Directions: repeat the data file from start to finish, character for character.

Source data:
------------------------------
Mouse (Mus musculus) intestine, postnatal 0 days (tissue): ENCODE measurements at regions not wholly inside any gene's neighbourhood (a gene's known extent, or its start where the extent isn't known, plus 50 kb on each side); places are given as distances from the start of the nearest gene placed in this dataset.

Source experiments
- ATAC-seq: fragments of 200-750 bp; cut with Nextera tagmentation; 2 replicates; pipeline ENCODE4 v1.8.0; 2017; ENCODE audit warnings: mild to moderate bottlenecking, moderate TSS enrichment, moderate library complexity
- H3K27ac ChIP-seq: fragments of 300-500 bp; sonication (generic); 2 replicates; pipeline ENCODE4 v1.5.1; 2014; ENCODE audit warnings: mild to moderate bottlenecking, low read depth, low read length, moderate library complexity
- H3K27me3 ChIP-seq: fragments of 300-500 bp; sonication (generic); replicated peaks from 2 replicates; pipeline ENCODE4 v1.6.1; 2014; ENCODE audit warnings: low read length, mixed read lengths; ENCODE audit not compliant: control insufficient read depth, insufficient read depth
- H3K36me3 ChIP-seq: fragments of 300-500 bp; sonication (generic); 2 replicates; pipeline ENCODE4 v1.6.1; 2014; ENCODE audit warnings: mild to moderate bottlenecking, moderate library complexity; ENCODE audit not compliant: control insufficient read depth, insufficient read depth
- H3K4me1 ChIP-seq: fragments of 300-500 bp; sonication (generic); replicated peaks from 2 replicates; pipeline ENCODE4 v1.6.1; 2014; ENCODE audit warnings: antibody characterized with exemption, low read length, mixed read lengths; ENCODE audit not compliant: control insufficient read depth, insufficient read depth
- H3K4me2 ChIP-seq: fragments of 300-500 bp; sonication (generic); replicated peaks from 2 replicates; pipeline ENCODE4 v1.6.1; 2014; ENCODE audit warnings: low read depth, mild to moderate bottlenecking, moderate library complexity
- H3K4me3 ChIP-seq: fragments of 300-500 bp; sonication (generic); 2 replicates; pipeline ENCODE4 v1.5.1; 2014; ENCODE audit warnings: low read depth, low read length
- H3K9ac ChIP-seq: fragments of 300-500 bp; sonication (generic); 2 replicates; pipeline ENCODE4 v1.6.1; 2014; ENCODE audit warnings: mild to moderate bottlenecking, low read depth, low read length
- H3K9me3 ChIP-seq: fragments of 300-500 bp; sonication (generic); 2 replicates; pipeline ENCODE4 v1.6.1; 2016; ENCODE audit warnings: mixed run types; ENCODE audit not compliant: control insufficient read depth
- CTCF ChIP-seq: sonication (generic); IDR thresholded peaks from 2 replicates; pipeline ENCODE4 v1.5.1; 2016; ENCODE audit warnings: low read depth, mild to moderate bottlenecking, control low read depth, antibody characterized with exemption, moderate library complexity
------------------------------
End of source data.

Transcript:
Mouse (Mus musculus) intestine, postnatal 0 days (tissue): ENCODE measurements at regions not wholly inside any gene's neighbourhood (a gene's known extent, or its start where the extent isn't known, plus 50 kb on each side); places are given as distances from the start of the nearest gene placed in this dataset.

Source experiments
- ATAC-seq: fragments of 200-750 bp; cut with Nextera tagmentation; 2 replicates; pipeline ENCODE4 v1.8.0; 2017; ENCODE audit warnings: mild to moderate bottlenecking, moderate TSS enrichment, moderate library complexity
- H3K27ac ChIP-seq: fragments of 300-500 bp; sonication (generic); 2 replicates; pipeline ENCODE4 v1.5.1; 2014; ENCODE audit warnings: mild to moderate bottlenecking, low read depth, low read length, moderate library complexity
- H3K27me3 ChIP-seq: fragments of 300-500 bp; sonication (generic); replicated peaks from 2 replicates; pipeline ENCODE4 v1.6.1; 2014; ENCODE audit warnings: low read length, mixed read lengths; ENCODE audit not compliant: control insufficient read depth, insufficient read depth
- H3K36me3 ChIP-seq: fragments of 300-500 bp; sonication (generic); 2 replicates; pipeline ENCODE4 v1.6.1; 2014; ENCODE audit warnings: mild to moderate bottlenecking, moderate library complexity; ENCODE audit not compliant: control insufficient read depth, insufficient read depth
- H3K4me1 ChIP-seq: fragments of 300-500 bp; sonication (generic); replicated peaks from 2 replicates; pipeline ENCODE4 v1.6.1; 2014; ENCODE audit warnings: antibody characterized with exemption, low read length, mixed read lengths; ENCODE audit not compliant: control insufficient read depth, insufficient read depth
- H3K4me2 ChIP-seq: fragments of 300-500 bp; sonication (generic); replicated peaks from 2 replicates; pipeline ENCODE4 v1.6.1; 2014; ENCODE audit warnings: low read depth, mild to moderate bottlenecking, moderate library complexity
- H3K4me3 ChIP-seq: fragments of 300-500 bp; sonication (generic); 2 replicates; pipeline ENCODE4 v1.5.1; 2014; ENCODE audit warnings: low read depth, low read length
- H3K9ac ChIP-seq: fragments of 300-500 bp; sonication (generic); 2 replicates; pipeline ENCODE4 v1.6.1; 2014; ENCODE audit warnings: mild to moderate bottlenecking, low read depth, low read length
- H3K9me3 ChIP-seq: fragments of 300-500 bp; sonication (generic); 2 replicates; pipeline ENCODE4 v1.6.1; 2016; ENCODE audit warnings: mixed run types; ENCODE audit not compliant: control insufficient read depth
- CTCF ChIP-seq: sonication (generic); IDR thresholded peaks from 2 replicates; pipeline ENCODE4 v1.5.1; 2016; ENCODE audit warnings: low read depth, mild to moderate bottlenecking, control low read depth, antibody characterized with exemption, moderate library complexity